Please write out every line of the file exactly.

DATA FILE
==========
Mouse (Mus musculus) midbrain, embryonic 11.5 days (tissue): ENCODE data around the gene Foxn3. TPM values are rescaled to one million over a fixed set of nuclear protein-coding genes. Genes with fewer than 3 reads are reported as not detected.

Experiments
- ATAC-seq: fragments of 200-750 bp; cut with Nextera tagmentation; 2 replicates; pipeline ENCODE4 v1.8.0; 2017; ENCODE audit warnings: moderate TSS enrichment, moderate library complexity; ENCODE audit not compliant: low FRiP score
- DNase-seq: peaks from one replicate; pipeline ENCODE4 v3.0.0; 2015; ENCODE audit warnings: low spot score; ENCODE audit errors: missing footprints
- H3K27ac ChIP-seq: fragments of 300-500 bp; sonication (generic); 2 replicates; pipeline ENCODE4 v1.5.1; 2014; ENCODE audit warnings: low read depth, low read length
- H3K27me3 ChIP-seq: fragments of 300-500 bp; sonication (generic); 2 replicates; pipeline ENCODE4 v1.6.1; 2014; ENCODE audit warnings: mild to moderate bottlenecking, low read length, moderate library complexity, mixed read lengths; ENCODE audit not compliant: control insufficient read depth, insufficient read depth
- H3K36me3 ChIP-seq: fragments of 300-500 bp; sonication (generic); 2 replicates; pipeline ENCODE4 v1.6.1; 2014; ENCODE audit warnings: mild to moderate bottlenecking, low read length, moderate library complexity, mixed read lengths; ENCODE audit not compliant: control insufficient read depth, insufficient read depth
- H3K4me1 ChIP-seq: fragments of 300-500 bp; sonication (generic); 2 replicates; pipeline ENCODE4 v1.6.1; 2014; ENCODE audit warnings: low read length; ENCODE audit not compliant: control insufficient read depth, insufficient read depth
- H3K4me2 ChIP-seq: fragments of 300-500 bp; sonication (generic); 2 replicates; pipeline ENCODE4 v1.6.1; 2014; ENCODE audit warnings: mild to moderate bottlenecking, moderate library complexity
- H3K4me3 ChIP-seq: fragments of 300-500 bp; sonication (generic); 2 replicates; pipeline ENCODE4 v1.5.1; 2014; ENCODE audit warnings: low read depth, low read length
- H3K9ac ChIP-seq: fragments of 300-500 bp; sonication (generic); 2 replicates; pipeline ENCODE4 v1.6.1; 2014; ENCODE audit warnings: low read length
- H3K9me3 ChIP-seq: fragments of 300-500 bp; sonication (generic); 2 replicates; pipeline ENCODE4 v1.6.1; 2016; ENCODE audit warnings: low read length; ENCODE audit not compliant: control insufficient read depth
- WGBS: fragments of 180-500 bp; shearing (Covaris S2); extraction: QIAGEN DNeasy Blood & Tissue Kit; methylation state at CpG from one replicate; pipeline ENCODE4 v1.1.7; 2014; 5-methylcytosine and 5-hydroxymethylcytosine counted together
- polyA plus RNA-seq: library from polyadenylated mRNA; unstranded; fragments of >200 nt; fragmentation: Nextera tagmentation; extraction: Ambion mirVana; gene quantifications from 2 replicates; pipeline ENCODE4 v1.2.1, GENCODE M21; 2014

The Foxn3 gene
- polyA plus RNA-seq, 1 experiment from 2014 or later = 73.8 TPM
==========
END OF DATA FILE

Mouse (Mus musculus) midbrain, embryonic 11.5 days (tissue): ENCODE data around the gene Foxn3. TPM values are rescaled to one million over a fixed set of nuclear protein-coding genes. Genes with fewer than 3 reads are reported as not detected.

Experiments
- ATAC-seq: fragments of 200-750 bp; cut with Nextera tagmentation; 2 replicates; pipeline ENCODE4 v1.8.0; 2017; ENCODE audit warnings: moderate TSS enrichment, moderate library complexity; ENCODE audit not compliant: low FRiP score
- DNase-seq: peaks from one replicate; pipeline ENCODE4 v3.0.0; 2015; ENCODE audit warnings: low spot score; ENCODE audit errors: missing footprints
- H3K27ac ChIP-seq: fragments of 300-500 bp; sonication (generic); 2 replicates; pipeline ENCODE4 v1.5.1; 2014; ENCODE audit warnings: low read depth, low read length
- H3K27me3 ChIP-seq: fragments of 300-500 bp; sonication (generic); 2 replicates; pipeline ENCODE4 v1.6.1; 2014; ENCODE audit warnings: mild to moderate bottlenecking, low read length, moderate library complexity, mixed read lengths; ENCODE audit not compliant: control insufficient read depth, insufficient read depth
- H3K36me3 ChIP-seq: fragments of 300-500 bp; sonication (generic); 2 replicates; pipeline ENCODE4 v1.6.1; 2014; ENCODE audit warnings: mild to moderate bottlenecking, low read length, moderate library complexity, mixed read lengths; ENCODE audit not compliant: control insufficient read depth, insufficient read depth
- H3K4me1 ChIP-seq: fragments of 300-500 bp; sonication (generic); 2 replicates; pipeline ENCODE4 v1.6.1; 2014; ENCODE audit warnings: low read length; ENCODE audit not compliant: control insufficient read depth, insufficient read depth
- H3K4me2 ChIP-seq: fragments of 300-500 bp; sonication (generic); 2 replicates; pipeline ENCODE4 v1.6.1; 2014; ENCODE audit warnings: mild to moderate bottlenecking, moderate library complexity
- H3K4me3 ChIP-seq: fragments of 300-500 bp; sonication (generic); 2 replicates; pipeline ENCODE4 v1.5.1; 2014; ENCODE audit warnings: low read depth, low read length
- H3K9ac ChIP-seq: fragments of 300-500 bp; sonication (generic); 2 replicates; pipeline ENCODE4 v1.6.1; 2014; ENCODE audit warnings: low read length
- H3K9me3 ChIP-seq: fragments of 300-500 bp; sonication (generic); 2 replicates; pipeline ENCODE4 v1.6.1; 2016; ENCODE audit warnings: low read length; ENCODE audit not compliant: control insufficient read depth
- WGBS: fragments of 180-500 bp; shearing (Covaris S2); extraction: QIAGEN DNeasy Blood & Tissue Kit; methylation state at CpG from one replicate; pipeline ENCODE4 v1.1.7; 2014; 5-methylcytosine and 5-hydroxymethylcytosine counted together
- polyA plus RNA-seq: library from polyadenylated mRNA; unstranded; fragments of >200 nt; fragmentation: Nextera tagmentation; extraction: Ambion mirVana; gene quantifications from 2 replicates; pipeline ENCODE4 v1.2.1, GENCODE M21; 2014

The Foxn3 gene
- polyA plus RNA-seq, 1 experiment from 2014 or later = 73.8 TPM